Cross Cultural Chairs examines the role of the chair in our modern society

"Analysing a chair you can understand the stature of a culture, what kind of materials they used and what kind of techniques they knew."

Designer Matteo Guarnaccia, who is based in Barcelona, travelled the world working with Doctors without Borders as part of his thesis project, which seeks to make the transportation of patients easier and safer. But he says it was while working in the Democratic Republic Congo that he began to understand the importance of culture within the design of seating.

Following his experience, he founded NGO Cross Cultural Chairs to further examine the relationship between different cultural habits that exist between how people relate to chairs and the act of sitting, especially in today's fast paced society.


He said via email: "Bruno Munari said that creativity comes from the ability to associate previous experiences in between each other, so the more stories we see and experience the more variables and expressions we can propose. This is just his theory, but my intention is to propose a design based on experiences and not on trends, avoiding an upcoming globalisation in the design field."

For this project, which was partly funded through Kickstarter, Guarnaccia will travel to eight of the most populated countries in the world. Here he will spend a month collaborating with a designer or artisan in each country to produce a chair while at the same time learning about that society's culture.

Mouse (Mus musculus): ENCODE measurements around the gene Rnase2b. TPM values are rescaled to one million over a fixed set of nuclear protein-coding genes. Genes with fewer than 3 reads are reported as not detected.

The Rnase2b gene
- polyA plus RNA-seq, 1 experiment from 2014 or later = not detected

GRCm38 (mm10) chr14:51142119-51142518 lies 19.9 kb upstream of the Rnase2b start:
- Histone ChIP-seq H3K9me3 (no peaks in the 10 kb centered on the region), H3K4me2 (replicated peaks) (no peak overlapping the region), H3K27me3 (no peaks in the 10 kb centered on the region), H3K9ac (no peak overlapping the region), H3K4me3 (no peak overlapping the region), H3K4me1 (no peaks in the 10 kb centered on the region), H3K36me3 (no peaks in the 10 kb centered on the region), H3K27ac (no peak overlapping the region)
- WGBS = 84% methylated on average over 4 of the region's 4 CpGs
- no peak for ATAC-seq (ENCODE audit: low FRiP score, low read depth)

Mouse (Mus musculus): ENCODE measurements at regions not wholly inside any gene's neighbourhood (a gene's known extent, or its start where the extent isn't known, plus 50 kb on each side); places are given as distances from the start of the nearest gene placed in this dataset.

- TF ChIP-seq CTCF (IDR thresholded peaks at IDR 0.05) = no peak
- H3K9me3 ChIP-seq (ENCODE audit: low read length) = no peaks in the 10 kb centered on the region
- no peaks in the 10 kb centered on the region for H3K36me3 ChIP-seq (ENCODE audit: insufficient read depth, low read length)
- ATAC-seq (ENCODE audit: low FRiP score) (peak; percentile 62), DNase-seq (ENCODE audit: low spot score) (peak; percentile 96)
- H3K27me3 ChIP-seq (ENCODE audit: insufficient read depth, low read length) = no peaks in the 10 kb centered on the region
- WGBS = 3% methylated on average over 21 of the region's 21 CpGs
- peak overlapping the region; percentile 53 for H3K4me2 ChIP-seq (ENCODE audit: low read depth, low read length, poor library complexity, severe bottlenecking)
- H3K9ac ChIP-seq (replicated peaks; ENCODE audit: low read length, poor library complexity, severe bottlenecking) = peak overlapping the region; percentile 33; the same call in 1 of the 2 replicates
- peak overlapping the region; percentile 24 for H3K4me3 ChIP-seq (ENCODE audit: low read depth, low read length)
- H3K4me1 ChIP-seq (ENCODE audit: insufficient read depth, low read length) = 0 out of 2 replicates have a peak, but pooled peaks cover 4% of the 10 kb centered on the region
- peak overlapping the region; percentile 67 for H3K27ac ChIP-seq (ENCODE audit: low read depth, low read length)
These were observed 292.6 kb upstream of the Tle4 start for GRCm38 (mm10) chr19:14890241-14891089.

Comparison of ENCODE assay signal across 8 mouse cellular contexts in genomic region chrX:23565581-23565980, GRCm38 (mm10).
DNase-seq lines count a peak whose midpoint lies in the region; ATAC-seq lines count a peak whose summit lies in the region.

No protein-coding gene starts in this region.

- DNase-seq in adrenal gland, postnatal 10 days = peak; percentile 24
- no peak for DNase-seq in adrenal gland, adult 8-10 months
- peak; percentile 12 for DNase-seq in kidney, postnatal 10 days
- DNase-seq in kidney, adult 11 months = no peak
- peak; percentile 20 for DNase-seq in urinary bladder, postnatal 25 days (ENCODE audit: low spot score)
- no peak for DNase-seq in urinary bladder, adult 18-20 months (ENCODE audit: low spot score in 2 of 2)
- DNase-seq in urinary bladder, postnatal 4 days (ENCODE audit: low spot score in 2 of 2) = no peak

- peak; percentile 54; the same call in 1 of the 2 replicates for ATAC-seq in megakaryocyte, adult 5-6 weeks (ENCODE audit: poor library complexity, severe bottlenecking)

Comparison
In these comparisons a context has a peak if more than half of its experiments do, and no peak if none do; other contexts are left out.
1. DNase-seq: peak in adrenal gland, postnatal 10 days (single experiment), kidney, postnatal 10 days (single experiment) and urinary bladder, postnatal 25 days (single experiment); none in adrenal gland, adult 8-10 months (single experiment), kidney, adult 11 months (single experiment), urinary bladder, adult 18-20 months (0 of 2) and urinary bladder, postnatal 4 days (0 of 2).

He says: "Culture encompasses religion, food, what we wear, how we wear it, our language, marriage, music, what we believe is right or wrong, how we sit at the table, how we greet visitors, how we behave with loved ones..." 

Cross Cultural Chairs will therefore analyse will how each culture is represented through their chairs and sittings. 

"Chairs are probably one of the few objects that can trace a line in the social evolution. Analysing a chair you can understand the stature of a culture, what kind of materials they used and what kind of techniques they knew. We will study the social aspect of a chair in each culture and at the same time how it's made, what kind of material are locally used. What kind of techniques? Does design still come from necessity or it's becoming just another way of expression?"

The eight countries he will visit are Indonesia, Mexico, Brazil, Japan, China, India, Russia and Nigeria. In the latter he will collaborate with Studio nm Bello, who formed part of Design Indaba's Africa Now series.

"I want to portray the culture through a chair that expresses a social act, not the typical chair of a country because it doesn't really exist, but I want to tell a story that represents its own culture. Together we will design and produce a chair, or a sitting, that tells this story."

Guarnaccia will also produce a documentary as part of the project and the images and interviews collected will form part of a 300 page book. The eight chairs will also be exhibited at Barcelona's Design Museum.

Below are the eight participants in the project: